Chillingworth & Levie Exhibition

- A Cork City and County Archives Exhibition supported by the Department of Arts, Heritage and the Gaeltacht -

Shopping in Style

34 Patrick Street with its return onto Cook Street, was also designed by Chillingworth & Levie and completed the block-

composition of the Munster Arcade, Egan’s and Forrest & Sons. It was to become one of the major reconstructed blocks on the street after the burning. This block also reads as three levels with a prominent balustraded parapet and shared levels amongst the adjacent buildings. The fine stone finishes, height and design of the reconstructions changed the face of Patrick Street dramatically in the space of five years, bringing it firmly on trend with 20th century shopping fashion. In addition to rebuilding 21 Winthrop Street, Chillingworth & Levie also the designed the Winthrop Street Arcade a rare example of an early shopping arcade with 14 units between 1924 and 1926, however, none of the drawings for this scheme are represented in the collection. Retail projects make up a significant proportion of work of the firm. Even in the depths of the 1930’s and ‘40’s recession, the firm was kept afloat with innumerable minor commissions for shop front alterations and internal modifications. An earlier example of this type of work was for Byford & Co. of 38 Patrick Street where a new shop front with internal layout changes was required in 1918. At that time the style of shop front, lettering and logo were Elevation to Cook Street, 34 Patrick Street & 1, 2 & 3 Cook Street, Cork, Chillingworth & Levie, 1925, 65 x 39cm, Cork City and County Archives

Front elevation, 21 Winthrop Street, Cork, ink on paper, Chillingworth & Levie, 1918- 24, 23 x 24cm, Cork City and County Archives

Shop front, Byford’s premises, Patrick Street, Cork, ink and pencil on tracing paper, Chillingworth & Levie, 1918, 50 x 50cm, Cork City and County Archives

quite individual and were a component of the architect’s design brief.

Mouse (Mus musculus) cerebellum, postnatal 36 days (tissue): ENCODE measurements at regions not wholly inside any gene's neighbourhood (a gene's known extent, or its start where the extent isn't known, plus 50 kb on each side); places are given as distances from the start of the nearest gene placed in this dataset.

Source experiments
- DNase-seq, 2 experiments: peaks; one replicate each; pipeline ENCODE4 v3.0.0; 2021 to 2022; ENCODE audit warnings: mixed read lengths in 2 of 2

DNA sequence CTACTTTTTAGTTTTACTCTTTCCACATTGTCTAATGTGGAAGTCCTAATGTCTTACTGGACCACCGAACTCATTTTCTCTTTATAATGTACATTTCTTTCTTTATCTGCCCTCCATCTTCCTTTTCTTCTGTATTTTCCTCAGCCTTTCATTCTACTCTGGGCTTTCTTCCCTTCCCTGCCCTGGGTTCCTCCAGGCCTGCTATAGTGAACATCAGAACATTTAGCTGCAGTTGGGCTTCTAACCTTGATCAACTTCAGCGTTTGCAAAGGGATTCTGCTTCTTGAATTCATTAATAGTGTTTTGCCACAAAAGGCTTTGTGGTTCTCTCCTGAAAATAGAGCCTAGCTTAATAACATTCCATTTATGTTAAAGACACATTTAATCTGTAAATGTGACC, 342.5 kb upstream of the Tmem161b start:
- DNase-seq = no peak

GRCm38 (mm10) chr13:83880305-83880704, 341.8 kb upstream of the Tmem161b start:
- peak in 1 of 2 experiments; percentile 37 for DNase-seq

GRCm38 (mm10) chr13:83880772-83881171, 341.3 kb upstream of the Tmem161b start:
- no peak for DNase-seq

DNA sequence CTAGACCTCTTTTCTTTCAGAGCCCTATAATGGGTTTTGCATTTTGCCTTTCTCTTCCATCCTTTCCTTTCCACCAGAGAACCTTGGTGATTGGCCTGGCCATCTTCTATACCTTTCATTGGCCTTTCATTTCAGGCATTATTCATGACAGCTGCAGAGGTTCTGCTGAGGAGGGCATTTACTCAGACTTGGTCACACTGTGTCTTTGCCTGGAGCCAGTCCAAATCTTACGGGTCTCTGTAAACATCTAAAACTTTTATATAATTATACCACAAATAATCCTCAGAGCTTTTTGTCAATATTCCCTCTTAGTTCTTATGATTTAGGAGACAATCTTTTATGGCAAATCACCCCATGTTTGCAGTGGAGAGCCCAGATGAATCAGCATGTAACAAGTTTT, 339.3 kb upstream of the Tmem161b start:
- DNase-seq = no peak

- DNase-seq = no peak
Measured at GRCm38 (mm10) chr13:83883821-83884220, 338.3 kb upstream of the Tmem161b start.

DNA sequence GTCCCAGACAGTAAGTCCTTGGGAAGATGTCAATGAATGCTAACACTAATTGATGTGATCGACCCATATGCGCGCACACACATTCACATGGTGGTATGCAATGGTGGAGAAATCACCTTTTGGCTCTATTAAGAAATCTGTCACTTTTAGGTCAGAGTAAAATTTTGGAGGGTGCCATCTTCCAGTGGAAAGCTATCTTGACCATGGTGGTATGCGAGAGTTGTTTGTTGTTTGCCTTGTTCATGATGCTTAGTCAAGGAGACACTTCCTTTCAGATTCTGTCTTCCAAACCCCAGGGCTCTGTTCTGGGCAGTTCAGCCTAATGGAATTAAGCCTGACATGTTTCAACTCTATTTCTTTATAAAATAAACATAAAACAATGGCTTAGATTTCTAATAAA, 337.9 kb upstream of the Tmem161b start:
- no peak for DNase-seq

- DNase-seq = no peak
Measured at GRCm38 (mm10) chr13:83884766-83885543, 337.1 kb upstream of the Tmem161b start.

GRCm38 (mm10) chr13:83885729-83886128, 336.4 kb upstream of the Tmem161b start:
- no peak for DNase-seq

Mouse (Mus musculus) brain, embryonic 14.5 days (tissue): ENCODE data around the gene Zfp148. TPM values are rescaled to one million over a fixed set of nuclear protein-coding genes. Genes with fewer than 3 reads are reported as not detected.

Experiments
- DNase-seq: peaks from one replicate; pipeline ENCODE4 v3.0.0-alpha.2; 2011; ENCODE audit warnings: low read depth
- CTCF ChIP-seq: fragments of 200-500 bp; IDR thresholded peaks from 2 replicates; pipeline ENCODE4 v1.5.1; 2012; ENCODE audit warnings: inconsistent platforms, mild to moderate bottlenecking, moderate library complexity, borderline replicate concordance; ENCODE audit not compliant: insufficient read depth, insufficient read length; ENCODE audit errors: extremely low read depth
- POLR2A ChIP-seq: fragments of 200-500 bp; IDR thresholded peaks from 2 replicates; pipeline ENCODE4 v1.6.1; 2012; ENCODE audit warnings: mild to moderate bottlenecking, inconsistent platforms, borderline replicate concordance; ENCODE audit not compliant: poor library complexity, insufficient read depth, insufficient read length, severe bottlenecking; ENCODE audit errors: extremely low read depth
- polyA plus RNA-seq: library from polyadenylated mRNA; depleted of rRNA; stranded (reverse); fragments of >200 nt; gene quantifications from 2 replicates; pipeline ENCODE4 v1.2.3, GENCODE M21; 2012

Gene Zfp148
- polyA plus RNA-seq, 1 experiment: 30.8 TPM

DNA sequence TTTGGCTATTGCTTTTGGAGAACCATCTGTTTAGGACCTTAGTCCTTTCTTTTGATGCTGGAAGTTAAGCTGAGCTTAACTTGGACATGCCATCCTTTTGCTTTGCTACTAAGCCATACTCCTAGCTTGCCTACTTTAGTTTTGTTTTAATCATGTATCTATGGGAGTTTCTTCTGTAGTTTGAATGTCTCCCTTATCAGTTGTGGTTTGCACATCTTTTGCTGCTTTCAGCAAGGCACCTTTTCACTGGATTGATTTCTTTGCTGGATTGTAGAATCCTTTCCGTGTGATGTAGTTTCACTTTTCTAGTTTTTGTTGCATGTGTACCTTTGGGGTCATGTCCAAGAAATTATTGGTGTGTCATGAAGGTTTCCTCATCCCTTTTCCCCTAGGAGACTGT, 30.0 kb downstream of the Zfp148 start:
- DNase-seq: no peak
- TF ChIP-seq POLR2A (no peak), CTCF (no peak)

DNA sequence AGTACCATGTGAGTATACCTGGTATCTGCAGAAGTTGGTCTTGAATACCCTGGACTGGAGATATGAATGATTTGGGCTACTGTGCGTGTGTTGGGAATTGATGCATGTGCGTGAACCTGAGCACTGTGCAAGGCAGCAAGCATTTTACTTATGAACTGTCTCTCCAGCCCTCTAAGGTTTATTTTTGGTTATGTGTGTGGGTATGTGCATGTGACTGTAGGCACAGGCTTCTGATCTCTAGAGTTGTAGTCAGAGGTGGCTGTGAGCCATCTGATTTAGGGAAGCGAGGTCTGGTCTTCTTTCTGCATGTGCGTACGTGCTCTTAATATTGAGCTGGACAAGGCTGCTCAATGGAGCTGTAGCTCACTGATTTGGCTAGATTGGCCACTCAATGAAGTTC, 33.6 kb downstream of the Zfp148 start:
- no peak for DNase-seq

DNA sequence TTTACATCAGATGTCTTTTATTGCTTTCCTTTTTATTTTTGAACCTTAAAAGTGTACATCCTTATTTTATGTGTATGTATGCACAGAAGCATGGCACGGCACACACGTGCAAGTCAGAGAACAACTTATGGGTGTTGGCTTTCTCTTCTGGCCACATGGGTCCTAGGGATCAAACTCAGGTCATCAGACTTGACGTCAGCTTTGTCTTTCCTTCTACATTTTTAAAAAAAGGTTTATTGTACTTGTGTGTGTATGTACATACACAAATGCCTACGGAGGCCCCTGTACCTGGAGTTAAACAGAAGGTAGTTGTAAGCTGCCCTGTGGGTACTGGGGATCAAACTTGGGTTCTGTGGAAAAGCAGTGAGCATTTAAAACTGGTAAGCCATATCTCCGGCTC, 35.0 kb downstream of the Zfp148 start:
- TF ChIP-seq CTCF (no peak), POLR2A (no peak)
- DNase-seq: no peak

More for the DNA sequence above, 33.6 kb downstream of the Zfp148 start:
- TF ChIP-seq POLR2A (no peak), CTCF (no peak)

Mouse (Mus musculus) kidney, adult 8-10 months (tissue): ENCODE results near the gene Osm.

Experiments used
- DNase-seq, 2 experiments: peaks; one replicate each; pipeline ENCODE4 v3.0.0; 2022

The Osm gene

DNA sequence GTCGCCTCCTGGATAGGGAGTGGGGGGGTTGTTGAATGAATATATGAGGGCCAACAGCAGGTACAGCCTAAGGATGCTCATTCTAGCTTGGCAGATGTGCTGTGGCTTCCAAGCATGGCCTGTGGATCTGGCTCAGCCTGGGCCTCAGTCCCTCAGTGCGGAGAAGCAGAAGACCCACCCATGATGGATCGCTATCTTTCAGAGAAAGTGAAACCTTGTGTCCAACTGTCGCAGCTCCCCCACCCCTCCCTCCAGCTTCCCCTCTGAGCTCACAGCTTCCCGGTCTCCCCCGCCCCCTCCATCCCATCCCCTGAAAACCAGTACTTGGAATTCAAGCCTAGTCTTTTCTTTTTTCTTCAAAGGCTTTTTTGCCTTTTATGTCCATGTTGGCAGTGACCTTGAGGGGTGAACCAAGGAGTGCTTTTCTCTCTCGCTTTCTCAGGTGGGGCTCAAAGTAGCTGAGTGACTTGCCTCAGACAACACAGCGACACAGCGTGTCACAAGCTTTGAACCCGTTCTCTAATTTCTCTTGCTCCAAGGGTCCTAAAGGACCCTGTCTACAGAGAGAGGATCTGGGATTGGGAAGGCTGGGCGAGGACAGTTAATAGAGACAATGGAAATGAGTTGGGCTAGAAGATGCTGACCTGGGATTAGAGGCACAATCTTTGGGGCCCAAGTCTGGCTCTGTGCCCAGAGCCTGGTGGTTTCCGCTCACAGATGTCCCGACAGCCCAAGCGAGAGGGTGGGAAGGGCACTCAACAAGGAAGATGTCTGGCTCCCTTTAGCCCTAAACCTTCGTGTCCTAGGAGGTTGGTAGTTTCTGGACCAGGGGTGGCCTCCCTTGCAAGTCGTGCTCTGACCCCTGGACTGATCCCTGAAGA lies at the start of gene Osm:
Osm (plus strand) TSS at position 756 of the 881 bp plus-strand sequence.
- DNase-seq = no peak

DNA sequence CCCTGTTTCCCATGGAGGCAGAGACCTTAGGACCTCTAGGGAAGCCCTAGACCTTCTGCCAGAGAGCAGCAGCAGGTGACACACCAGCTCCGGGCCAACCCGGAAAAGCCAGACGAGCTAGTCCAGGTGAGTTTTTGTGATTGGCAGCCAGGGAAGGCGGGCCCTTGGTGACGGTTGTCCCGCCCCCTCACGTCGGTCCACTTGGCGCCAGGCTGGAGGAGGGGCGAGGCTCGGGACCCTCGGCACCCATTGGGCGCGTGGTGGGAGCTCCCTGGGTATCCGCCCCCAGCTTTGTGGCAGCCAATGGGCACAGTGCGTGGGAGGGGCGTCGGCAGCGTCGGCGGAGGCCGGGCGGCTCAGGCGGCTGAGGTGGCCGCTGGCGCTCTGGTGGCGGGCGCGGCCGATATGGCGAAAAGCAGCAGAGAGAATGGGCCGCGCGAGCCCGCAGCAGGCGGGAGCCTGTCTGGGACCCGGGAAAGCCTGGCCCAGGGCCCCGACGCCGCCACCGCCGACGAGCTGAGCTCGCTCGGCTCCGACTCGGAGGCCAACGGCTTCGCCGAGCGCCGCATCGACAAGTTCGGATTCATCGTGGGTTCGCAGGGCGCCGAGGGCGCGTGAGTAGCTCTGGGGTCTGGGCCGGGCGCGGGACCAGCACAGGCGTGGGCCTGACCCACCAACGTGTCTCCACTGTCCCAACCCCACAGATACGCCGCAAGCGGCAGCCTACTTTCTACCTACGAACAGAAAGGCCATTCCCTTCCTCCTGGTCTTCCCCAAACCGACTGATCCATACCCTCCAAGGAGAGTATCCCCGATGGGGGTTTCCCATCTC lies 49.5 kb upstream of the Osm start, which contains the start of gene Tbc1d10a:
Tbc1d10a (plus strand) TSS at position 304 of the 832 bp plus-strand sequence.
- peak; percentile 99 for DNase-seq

The Queen’s Old Castle was established as a department store in the 1830’s and was one of the most popular shops in Cork. In 1927, Chillingworth & Levie were engaged to alter the existing shop front. Working with a pre-existing building the architects prepared a number of options with different treatments such as a staggered Art Deco-style parapet and a first floor of decorative round-headed windows, reminiscent of Venice. Each option had an extended single shop front contained within a slim metal framework. The façade as built was quite different with a temple-like portico bearing no relation to the proportion and style of the first floor windows and balustraded parapet. The result was striking nonetheless and reinforced the impressive retail character of the city at the period. Frederick Sage & Co., London, also provided drawings for the fitting of the shop.

Former Queen’s Old Castle, Grand Parade, Cork, Courtesy the NIAH

Proposed alterations to the Queen’s Old Castle, ink on paper, Chillingworth & Levie, 1924-27, 56 x 66cm, Cork City and County Archives

Detail of proposed improvements to the Queen’s Old Castle, Cork, ink on glazed linen, Chillingworth & Levie, 1924, 62 x 52cm, Cork City and County Archives

Proposed shop front, pencil on tracing paper, E. Pollard & Co. Ltd, Shop Fitters, 1924-27, 61 x 59cm, Cork City and County Archives

Proposed front elevation, the Queen’s Old Castle, Cork, pencil on tracing paper, Chillingworth & Levie, 1924- 27, 52 x 47cm, Cork City and County Archives

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